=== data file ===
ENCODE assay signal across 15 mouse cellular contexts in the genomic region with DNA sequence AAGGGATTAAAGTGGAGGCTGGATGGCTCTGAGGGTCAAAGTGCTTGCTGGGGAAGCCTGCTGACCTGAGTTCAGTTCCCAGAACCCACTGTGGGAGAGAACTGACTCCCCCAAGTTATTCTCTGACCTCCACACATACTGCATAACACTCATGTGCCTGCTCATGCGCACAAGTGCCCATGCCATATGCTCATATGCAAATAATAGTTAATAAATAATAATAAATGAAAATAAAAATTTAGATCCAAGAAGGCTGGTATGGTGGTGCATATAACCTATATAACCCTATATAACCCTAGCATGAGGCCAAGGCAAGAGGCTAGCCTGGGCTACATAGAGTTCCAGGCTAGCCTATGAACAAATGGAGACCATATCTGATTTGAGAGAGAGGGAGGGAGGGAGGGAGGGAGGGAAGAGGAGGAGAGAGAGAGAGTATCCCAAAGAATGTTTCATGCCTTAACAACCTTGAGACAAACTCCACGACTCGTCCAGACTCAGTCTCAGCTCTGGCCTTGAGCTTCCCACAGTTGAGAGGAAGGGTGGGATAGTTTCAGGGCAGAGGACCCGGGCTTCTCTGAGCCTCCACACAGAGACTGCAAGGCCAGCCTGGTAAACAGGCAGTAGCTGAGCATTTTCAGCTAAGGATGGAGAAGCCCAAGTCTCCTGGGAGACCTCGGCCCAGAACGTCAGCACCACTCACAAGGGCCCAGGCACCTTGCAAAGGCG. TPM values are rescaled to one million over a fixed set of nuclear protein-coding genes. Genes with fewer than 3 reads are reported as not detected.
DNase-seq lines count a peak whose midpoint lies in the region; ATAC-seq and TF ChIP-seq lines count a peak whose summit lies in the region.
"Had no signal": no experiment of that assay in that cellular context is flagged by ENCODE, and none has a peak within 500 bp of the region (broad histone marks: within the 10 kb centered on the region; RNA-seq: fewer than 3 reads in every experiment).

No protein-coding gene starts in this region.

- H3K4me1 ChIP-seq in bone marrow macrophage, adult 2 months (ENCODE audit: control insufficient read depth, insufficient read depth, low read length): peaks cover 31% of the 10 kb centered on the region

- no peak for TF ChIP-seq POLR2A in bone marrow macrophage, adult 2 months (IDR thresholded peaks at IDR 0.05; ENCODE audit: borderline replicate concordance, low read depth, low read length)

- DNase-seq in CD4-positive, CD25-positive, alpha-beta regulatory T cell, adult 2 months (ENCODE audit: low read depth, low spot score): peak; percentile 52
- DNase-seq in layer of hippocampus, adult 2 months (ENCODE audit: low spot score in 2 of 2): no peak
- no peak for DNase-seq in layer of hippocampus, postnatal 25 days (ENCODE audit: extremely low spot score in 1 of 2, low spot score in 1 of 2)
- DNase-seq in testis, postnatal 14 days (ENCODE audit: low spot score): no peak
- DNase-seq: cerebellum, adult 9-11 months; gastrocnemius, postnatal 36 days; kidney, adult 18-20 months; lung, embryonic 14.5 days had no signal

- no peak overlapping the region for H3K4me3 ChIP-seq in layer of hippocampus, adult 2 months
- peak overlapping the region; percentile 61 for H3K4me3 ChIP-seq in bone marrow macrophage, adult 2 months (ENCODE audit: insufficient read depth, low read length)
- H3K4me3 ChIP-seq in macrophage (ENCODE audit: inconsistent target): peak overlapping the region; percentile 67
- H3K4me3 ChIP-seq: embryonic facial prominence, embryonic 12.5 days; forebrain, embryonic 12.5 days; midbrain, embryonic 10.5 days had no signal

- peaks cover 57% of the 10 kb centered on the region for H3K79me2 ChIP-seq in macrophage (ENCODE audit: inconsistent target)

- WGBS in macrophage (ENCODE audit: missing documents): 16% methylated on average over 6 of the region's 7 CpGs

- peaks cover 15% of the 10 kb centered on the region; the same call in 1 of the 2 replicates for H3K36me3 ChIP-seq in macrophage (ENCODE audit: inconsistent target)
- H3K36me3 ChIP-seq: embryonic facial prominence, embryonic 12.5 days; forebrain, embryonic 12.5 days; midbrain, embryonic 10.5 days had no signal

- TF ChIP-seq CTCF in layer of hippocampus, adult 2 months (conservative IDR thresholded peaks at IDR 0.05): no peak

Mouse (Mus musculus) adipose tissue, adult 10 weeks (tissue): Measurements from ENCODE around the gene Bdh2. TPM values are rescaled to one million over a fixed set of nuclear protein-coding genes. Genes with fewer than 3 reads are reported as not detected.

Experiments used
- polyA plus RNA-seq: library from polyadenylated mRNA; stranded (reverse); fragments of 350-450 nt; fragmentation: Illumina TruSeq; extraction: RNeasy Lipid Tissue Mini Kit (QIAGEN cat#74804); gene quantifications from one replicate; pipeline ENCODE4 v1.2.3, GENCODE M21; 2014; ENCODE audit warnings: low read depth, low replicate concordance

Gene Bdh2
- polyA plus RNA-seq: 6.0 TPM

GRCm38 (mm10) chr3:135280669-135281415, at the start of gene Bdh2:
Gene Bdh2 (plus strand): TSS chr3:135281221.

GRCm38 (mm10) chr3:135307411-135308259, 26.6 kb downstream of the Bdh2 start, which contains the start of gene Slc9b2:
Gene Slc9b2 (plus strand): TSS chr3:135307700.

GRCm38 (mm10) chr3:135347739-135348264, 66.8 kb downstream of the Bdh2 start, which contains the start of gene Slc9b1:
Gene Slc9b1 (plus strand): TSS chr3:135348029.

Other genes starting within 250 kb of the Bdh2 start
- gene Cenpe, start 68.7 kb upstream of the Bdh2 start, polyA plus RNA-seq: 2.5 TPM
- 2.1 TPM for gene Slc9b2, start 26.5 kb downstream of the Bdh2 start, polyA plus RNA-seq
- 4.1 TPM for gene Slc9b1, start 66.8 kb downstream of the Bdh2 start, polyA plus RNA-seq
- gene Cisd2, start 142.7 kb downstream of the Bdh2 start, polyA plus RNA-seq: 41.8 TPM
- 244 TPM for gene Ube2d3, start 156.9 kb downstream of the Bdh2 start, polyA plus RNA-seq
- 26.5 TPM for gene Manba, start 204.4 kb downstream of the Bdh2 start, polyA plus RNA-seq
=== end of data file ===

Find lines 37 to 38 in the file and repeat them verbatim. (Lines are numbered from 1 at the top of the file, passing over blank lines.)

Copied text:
- 244 TPM for gene Ube2d3, start 156.9 kb downstream of the Bdh2 start, polyA plus RNA-seq
- 26.5 TPM for gene Manba, start 204.4 kb downstream of the Bdh2 start, polyA plus RNA-seq